In our samples a higher amount of fleshy pieces were observed in the stomachs of individuals caught in fishing areas, mainly in Santa Rosalia, in contrast with ones caught in no fishing areas. These fleshy pieces represented an important part of the total stomach content and generally these pieces are quickly digested so their presence indicates recent ingestion, probably during catches (Ibanez et al., 2008; Markaida & Sosa-Nishizaki, 2003). Coupled with this, squids with bigger sizes were registered in fishing areas, where cannibalism was found to be higher, so this behavior could have some effects on organism's growth because a cone-specific is an energy supply with a lower predation effort since they are easily available while fishing occurs, being that it have been reported that cannibalism interferes in animals growth (Fox, 1975).

Dosidicus gigas presents sexual dimorphism; females are bigger than males, however compared with other large-size species of the same family, this difference is negligible (Nigmatullin et al., 1991). As cannibalism is the result of large sizes dominance over smaller ones, it is expected that females exhibit this behavior more frequently than males, in addition females have more energetic requirements due to the reproduction (Ibanez & Keyl, 2010). Our results showed that females had a higher proportion of cannibalism in their stomach, despite the size was equal for females and males, possibly females were more voracious at the moment of capture. On the other hand Markaida and Sosa-Nishizaki (2003) showed that larger variations in diet were due to spatial or seasonal differences more than to squid size or sex.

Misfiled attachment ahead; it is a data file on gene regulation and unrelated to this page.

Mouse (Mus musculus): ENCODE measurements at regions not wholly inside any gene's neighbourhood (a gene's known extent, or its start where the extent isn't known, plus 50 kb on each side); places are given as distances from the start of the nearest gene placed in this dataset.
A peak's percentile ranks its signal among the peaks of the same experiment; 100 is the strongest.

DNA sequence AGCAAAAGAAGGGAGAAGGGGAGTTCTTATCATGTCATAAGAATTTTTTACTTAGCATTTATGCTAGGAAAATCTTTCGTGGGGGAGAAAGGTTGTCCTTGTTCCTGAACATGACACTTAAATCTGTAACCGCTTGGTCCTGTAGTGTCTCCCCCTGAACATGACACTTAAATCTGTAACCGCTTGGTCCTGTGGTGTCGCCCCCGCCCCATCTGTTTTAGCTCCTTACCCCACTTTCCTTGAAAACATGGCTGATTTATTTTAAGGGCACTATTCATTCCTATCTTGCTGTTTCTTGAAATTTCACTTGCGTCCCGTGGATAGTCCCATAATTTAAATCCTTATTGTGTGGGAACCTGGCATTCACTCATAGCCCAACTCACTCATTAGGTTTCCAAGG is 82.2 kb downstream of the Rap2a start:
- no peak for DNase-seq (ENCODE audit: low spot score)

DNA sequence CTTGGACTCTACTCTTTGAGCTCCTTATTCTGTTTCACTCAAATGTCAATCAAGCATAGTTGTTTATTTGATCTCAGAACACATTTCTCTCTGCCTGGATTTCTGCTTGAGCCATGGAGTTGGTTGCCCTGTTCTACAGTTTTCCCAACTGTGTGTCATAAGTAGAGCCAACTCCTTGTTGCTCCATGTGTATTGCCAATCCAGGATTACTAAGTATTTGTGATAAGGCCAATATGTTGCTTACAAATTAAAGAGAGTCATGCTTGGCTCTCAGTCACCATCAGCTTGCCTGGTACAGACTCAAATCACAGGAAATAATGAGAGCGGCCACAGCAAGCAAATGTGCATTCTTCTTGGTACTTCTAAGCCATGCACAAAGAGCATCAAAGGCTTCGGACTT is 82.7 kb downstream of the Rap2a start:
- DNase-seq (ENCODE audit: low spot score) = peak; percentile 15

Cannibalism %FO increased with squid size, this coincides with previous feeding reports for the species (Shchetinnikov, 1989; Markaida & Sosa-Nishizaki, 2003). Generally, in cannibalistic events bigger and older squids attack smaller and younger ones, which is the reason why bigger sizes present a higher cannibalism frequency. However Boyle and Rodhouse (2005) suggest that adults and juveniles do not match in the same habitat and in this sense cannibalism and competition is avoided but when different cohorts get together cannibalism may occur, as it happens during migrations and fishing events.

Dosidicus gigas is an opportunistic organism with a wide spectrum of prey, it captures abundant and available species, so its diet could be very variable (Hanlon & Messenger, 1996; Markaida & Sosa-Nishizaki, 2003), this leads to the cannibalistic behavior of the species during catching stress because fishing activities conglomerate a high number of conespecifics that are easy prey available.

Finally the results of this study agree with previous reports that argue that cannibalism is being influenced by fishing gears, the opportunistic behavior that causes attacks over vulnerable and abundant organisms, the stress during fishing operations and the feeding frenzy due to clustering in the areas where these activities occur. The results of this study proof that fishing operations cause an important bias in feeding studies of the species in the Gulf of California and San Carlos, Baja California Sur. Due to the fact that samples come from areas where these activities are taking place, cannibalism results obtained should be considered with caution.

 

ACKNOWLEDGMENTS

We thank the crews of the Carmelita, Santa Catalina, BIP XII, PUMA and Don José for their kind cooperation in the course of research cruises. We are grateful to Arminda Mejía, the cephalopods team and the rest of the people who participated in the review of the samples.